In most cases, the main dish is the heartiest or most complex part of the dinner. Chefs who set out with a well-prepared menu will let the preceding courses create anticipation for the main dish. Any courses following the main dish are designed to calm the stomach. Cinnamon tea is a popular digestif.
Locally sourced meats and seafood
The trend in using locally sourced meat, seafood and produce will hopefully continue and increase throughout areas that aren’t already utilizing their local communities.
The Blue Heron in Sunderland, Massachusetts lists the local farms they get their food from on their website. Their site also differentiates between chain restaurants and their use of local farms:
“Whenever possible, we purchase seasonal, sustainably raised, locally and regionally farmed products without the use of antibiotics, hormones and genetically modified ingredients; and limited or no use of herbicides and pesticides. We spend our dollars purchasing from local and regional small farms committed to sustainable farming practices.”
New cuts of meat
As The New York Times article puts it, the Denver steak “was invented after meat and marketing experts spent more than $1.5 million and five years on the largest study anyone had ever done on the edible anatomy of a steer.”
The final product is a ¾ inch thick cut of meat with similarities to the New York strip.
A pork flat iron is cut with the grain from the shoulder of a pig. It is often considered a bit tougher, particularly with beef animals.
The teres major is a muscle located in the shoulder that yields one of the most-tender filets. The tenderloin is the only cut that’s more tender. The 50 Warren Restaurant in Lowell, Massachusetts offers a grilled version, served with a Caesar salad and fries.
Sustainable seafood considers the natural ecosystem heavily. The fish caught sustainably are either farmed or fished in ways that the long-term well-being of the environment is protected.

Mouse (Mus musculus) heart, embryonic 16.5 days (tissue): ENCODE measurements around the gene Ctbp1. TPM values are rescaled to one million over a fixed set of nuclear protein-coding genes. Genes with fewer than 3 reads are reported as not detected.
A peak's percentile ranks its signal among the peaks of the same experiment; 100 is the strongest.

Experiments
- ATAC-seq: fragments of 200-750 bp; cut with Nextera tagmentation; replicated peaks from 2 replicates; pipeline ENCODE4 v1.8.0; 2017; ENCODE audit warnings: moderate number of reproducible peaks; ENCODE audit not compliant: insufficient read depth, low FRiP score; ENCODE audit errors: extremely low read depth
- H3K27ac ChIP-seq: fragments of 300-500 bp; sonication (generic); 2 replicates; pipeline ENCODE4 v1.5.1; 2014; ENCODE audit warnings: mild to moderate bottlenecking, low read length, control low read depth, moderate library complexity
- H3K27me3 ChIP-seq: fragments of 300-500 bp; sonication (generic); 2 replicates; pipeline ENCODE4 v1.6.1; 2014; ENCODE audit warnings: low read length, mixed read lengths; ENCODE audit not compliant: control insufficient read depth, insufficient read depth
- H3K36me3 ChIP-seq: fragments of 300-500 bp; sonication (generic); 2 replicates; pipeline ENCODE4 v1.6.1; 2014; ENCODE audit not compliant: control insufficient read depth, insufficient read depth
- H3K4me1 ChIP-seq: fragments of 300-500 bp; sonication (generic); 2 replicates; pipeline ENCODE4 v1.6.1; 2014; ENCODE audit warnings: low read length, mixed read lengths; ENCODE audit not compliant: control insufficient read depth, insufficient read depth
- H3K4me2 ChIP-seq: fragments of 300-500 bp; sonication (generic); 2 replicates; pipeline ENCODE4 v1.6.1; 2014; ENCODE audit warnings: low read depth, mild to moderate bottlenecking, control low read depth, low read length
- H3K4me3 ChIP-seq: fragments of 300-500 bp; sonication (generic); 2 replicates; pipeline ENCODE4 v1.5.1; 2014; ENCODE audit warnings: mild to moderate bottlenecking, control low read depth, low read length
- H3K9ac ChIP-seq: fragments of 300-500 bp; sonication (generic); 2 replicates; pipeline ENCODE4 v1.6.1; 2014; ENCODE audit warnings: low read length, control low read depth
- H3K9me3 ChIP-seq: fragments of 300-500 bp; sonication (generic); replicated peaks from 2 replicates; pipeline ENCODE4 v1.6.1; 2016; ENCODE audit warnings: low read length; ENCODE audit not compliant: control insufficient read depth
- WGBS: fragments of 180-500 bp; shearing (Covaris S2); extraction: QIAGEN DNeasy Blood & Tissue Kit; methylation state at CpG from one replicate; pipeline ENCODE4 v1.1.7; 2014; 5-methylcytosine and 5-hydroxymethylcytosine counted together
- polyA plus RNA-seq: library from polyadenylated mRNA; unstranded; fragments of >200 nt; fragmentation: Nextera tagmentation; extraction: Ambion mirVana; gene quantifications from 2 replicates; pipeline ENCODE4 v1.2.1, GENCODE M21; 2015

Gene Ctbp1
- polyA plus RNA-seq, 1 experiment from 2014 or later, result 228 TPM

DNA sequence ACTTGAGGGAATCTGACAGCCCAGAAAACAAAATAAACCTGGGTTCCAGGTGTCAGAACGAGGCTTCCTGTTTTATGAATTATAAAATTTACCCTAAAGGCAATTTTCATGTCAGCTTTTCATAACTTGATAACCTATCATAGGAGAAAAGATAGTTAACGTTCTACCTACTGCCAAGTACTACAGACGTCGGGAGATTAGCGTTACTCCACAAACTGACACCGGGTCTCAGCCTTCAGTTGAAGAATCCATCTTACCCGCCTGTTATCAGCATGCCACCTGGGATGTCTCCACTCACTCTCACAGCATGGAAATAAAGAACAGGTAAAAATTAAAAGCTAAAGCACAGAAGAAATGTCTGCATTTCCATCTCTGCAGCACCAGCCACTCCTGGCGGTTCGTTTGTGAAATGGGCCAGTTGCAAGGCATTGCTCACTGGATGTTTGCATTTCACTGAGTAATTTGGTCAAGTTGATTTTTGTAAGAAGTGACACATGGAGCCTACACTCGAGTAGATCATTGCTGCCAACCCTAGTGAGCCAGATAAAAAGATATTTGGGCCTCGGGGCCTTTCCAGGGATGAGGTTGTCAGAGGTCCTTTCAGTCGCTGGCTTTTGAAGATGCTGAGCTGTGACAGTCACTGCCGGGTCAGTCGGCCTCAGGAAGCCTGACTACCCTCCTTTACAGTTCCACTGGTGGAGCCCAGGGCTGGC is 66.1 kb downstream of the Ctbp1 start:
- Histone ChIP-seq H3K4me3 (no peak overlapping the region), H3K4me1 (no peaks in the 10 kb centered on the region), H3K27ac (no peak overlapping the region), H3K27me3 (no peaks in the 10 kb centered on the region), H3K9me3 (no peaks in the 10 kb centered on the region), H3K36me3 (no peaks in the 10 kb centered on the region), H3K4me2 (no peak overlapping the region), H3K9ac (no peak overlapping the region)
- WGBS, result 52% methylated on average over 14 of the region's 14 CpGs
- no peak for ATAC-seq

Nation’s Restaurant News reported on seven Massachusetts restaurants paying close attention to sustainable seafood consumption. These restaurants include: Blue Ginger, EVOO, Turner Fisheries Restaurant, Lumière, Area Four, Taranta Restaurant and City Landing.
In the article from Nation’s Restaurant News, Ming Tsai, chef-owner of Blue Ginger stated, “I think it’s a huge responsibility as a chef to take care of our sea.”
The list of popular non-traditional fish is varied, but specifically includes branzino, Arctic char and barramundi.
Branzino is a European sea bass that may also enter fresh or brackish water. This fish is commercially grown in Europe and numerous other countries, including Greece, Turkey, Italy and Spain. According to Wikipedia, more than 120,000 metric tons in 2010.
Siena, an award-winning restaurant in Providence, Rhode Island offering “Tuscan soul food” includes branzino on its menu. This main dish is pan-seared Chilean sea bass, paired with ocean scallops in a creamy scallion sauce.
Half portions or smaller portions for a smaller price
Smaller portions are great for guests; they provide the opportunity to sample different dishes while being shareable. It’s also favorable to offer lower-priced portions.
The Blue Heron has a section of its menu dedicated to small and shared plates, with options including pan-fried oysters, 24 hour bourbon root beer braised beef and artisanal Vermont and Massachusetts cheese plate. The grass-fed beef is locally raised at Shelburne Farms Foxbard Farms, which is paired with Fontina cheese and Riesling caramelized onion jam to make the Blue Heron Burger.
The trends are local and sustainable meats and seafood, with properly sized portions ranking in popularity, too. Are you using local products when possible? Does your menu meet any of these trends? Let us know!